Relatives of Lebanese security personnel, who were captured in Arsal by the al Qaeda-linked Nusra Front, react as they celebrate inside a tent that was erected last year during an open-ended sit-in near the government palace in downtown Beirut, Dec. 1, 2015. Reuters

BEIRUT -- Sixteen Lebanese security forces personnel -- soldiers and police -- were released Tuesday as part of a prisoner exchange with Jabhat al-Nusra, al Qaeda’s branch in Syria. After more than a year of captivity, and months of negotiations mediated by Qatar, the prisoners were exchanged on the outskirts of Lebanese border town Arsal with the help of the Lebanese Army and Red Cross humanitarian organization.

“We thank Nusra… and we thank the Lebanese government,” one of the captives told Al Jazeera after his release.

The security forces officers were freed in exchange for at least a dozen prisoners, including five women, who were being held in Lebanon. Saja al-Dulaimi, the ex-wife of Islamic State group leader Abu Bakr al-Baghdadi was among those released, following her arrest on entry to Lebanon last year. Her children, including the baby girl she gave birth to in prison in June, were included in the exchange.

After her release, she told Al Jazeera that she and her children were refugees and that her ex-husband, whom she had divorced six years earlier “was not [the ISIS leader] at the time” they were married.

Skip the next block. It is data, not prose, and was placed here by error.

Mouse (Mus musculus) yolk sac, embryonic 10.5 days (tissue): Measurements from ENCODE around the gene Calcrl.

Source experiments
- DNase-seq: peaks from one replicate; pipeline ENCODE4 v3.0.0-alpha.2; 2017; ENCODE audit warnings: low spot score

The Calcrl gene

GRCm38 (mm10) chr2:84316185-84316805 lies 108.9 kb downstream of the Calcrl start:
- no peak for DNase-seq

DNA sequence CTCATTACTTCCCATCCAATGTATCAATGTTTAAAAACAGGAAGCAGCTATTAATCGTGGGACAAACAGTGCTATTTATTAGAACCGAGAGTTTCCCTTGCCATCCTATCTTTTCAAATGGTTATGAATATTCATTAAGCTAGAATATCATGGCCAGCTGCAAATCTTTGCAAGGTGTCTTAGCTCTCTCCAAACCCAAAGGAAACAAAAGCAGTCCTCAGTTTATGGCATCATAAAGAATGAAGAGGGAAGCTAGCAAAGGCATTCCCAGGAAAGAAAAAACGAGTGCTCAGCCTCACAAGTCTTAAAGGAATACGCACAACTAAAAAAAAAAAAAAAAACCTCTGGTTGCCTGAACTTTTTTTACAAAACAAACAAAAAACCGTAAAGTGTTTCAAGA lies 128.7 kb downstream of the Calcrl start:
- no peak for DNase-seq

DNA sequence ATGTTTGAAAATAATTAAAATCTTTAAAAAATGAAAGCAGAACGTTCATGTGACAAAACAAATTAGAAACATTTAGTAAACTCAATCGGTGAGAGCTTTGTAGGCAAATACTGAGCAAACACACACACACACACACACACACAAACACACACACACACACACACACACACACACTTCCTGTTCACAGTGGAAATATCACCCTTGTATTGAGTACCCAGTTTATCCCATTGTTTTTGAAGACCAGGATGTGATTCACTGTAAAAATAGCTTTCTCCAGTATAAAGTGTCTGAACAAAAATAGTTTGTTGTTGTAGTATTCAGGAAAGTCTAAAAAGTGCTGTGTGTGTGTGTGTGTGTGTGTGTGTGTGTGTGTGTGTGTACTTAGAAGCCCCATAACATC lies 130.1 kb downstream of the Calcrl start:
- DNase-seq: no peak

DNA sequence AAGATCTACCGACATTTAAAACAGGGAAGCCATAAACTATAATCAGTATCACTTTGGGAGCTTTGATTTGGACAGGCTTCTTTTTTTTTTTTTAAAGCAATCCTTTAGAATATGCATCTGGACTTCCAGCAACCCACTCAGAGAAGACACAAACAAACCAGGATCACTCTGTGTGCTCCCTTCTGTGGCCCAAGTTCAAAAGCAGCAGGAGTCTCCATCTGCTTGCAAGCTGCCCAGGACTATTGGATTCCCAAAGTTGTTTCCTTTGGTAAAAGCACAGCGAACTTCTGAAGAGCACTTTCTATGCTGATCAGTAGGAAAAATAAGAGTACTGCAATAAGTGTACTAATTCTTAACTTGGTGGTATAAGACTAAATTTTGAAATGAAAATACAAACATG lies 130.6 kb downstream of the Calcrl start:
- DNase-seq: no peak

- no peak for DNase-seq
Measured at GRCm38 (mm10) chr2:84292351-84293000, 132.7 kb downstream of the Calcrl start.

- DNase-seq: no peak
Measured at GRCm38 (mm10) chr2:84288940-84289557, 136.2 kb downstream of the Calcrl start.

Full terms of the deal have not yet been released, but the conditions of Syrian refugees in Lebanon is a major topic: The area near Arsal, by the border with Syria will be established as a permanent “humanitarian corridor” for refugees, according to Lebanese human rights lawyer Nabil al-Halabi.

The body of one hostage, Mohammad Hamieh, was also returned to Lebanese General Security Tuesday morning, signaling the start of the exchange. Al-Nusra fighters allegedly shot Hamieh in September 2014, a month after he was captured by al-Nusra and ISIS militants, along with 30 other Lebanese security personnel. Prior to Tuesday’s exchange, eight servicemen had been released and four were killed. The remaining nine hostages, believed to be with the Islamic State group, were not part of the deal.